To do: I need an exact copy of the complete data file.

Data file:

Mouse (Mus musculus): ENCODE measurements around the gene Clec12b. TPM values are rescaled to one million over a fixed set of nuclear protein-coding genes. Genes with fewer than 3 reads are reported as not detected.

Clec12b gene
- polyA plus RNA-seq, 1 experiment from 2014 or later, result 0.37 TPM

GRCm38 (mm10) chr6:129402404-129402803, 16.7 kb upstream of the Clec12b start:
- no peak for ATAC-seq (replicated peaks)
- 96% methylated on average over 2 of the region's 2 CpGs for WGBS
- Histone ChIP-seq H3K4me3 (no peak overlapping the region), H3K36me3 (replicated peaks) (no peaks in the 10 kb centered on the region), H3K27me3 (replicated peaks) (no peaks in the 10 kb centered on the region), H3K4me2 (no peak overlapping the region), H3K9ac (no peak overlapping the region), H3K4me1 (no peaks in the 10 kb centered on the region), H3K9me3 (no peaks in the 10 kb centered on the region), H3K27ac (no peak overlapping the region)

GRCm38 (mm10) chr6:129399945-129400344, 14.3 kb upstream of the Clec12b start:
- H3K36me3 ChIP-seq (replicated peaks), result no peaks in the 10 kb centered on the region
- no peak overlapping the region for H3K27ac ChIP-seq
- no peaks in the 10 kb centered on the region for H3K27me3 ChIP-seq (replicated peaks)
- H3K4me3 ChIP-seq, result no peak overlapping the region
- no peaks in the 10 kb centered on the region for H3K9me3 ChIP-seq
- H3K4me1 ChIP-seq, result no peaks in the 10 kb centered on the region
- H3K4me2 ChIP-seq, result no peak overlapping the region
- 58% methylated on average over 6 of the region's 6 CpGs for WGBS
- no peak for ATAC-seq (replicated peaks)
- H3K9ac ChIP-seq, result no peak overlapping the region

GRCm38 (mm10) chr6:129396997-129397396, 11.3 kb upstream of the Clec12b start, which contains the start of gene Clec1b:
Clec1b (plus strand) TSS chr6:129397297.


Mouse (Mus musculus): ENCODE measurements around the gene Clec12b. TPM values are rescaled to one million over a fixed set of nuclear protein-coding genes. Genes with fewer than 3 reads are reported as not detected.

Clec12b gene
- polyA plus RNA-seq, 1 experiment from 2014 or later, result 0.37 TPM

GRCm38 (mm10) chr6:129402404-129402803, 16.7 kb upstream of the Clec12b start:
- no peak for ATAC-seq (replicated peaks)
- 96% methylated on average over 2 of the region's 2 CpGs for WGBS
- Histone ChIP-seq H3K4me3 (no peak overlapping the region), H3K36me3 (replicated peaks) (no peaks in the 10 kb centered on the region), H3K27me3 (replicated peaks) (no peaks in the 10 kb centered on the region), H3K4me2 (no peak overlapping the region), H3K9ac (no peak overlapping the region), H3K4me1 (no peaks in the 10 kb centered on the region), H3K9me3 (no peaks in the 10 kb centered on the region), H3K27ac (no peak overlapping the region)

GRCm38 (mm10) chr6:129399945-129400344, 14.3 kb upstream of the Clec12b start:
- H3K36me3 ChIP-seq (replicated peaks), result no peaks in the 10 kb centered on the region
- no peak overlapping the region for H3K27ac ChIP-seq
- no peaks in the 10 kb centered on the region for H3K27me3 ChIP-seq (replicated peaks)
- H3K4me3 ChIP-seq, result no peak overlapping the region
- no peaks in the 10 kb centered on the region for H3K9me3 ChIP-seq
- H3K4me1 ChIP-seq, result no peaks in the 10 kb centered on the region
- H3K4me2 ChIP-seq, result no peak overlapping the region
- 58% methylated on average over 6 of the region's 6 CpGs for WGBS
- no peak for ATAC-seq (replicated peaks)
- H3K9ac ChIP-seq, result no peak overlapping the region

GRCm38 (mm10) chr6:129396997-129397396, 11.3 kb upstream of the Clec12b start, which contains the start of gene Clec1b:
Clec1b (plus strand) TSS chr6:129397297.